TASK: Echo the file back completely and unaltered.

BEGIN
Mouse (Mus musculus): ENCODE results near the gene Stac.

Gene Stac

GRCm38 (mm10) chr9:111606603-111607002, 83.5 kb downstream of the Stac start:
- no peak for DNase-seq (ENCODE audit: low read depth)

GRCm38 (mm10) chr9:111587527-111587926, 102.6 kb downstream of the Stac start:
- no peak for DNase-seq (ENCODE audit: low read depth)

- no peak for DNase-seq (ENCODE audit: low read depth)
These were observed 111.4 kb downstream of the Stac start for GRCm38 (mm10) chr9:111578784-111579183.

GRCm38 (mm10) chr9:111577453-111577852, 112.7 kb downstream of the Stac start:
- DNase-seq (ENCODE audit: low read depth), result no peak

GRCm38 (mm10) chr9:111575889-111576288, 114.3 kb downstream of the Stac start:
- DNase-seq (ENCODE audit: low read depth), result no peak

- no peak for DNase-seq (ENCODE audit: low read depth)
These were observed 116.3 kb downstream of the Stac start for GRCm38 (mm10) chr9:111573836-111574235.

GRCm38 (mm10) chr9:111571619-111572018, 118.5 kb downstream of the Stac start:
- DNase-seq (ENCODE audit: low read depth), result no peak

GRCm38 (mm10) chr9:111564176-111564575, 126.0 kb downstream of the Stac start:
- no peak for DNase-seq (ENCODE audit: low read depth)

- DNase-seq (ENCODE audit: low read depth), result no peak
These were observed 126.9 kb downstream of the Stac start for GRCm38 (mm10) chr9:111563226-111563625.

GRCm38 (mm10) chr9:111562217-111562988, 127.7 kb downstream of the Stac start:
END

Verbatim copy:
Mouse (Mus musculus): ENCODE results near the gene Stac.

Gene Stac

GRCm38 (mm10) chr9:111606603-111607002, 83.5 kb downstream of the Stac start:
- no peak for DNase-seq (ENCODE audit: low read depth)

GRCm38 (mm10) chr9:111587527-111587926, 102.6 kb downstream of the Stac start:
- no peak for DNase-seq (ENCODE audit: low read depth)

- no peak for DNase-seq (ENCODE audit: low read depth)
These were observed 111.4 kb downstream of the Stac start for GRCm38 (mm10) chr9:111578784-111579183.

GRCm38 (mm10) chr9:111577453-111577852, 112.7 kb downstream of the Stac start:
- DNase-seq (ENCODE audit: low read depth), result no peak

GRCm38 (mm10) chr9:111575889-111576288, 114.3 kb downstream of the Stac start:
- DNase-seq (ENCODE audit: low read depth), result no peak

- no peak for DNase-seq (ENCODE audit: low read depth)
These were observed 116.3 kb downstream of the Stac start for GRCm38 (mm10) chr9:111573836-111574235.

GRCm38 (mm10) chr9:111571619-111572018, 118.5 kb downstream of the Stac start:
- DNase-seq (ENCODE audit: low read depth), result no peak

GRCm38 (mm10) chr9:111564176-111564575, 126.0 kb downstream of the Stac start:
- no peak for DNase-seq (ENCODE audit: low read depth)

- DNase-seq (ENCODE audit: low read depth), result no peak
These were observed 126.9 kb downstream of the Stac start for GRCm38 (mm10) chr9:111563226-111563625.

GRCm38 (mm10) chr9:111562217-111562988, 127.7 kb downstream of the Stac start: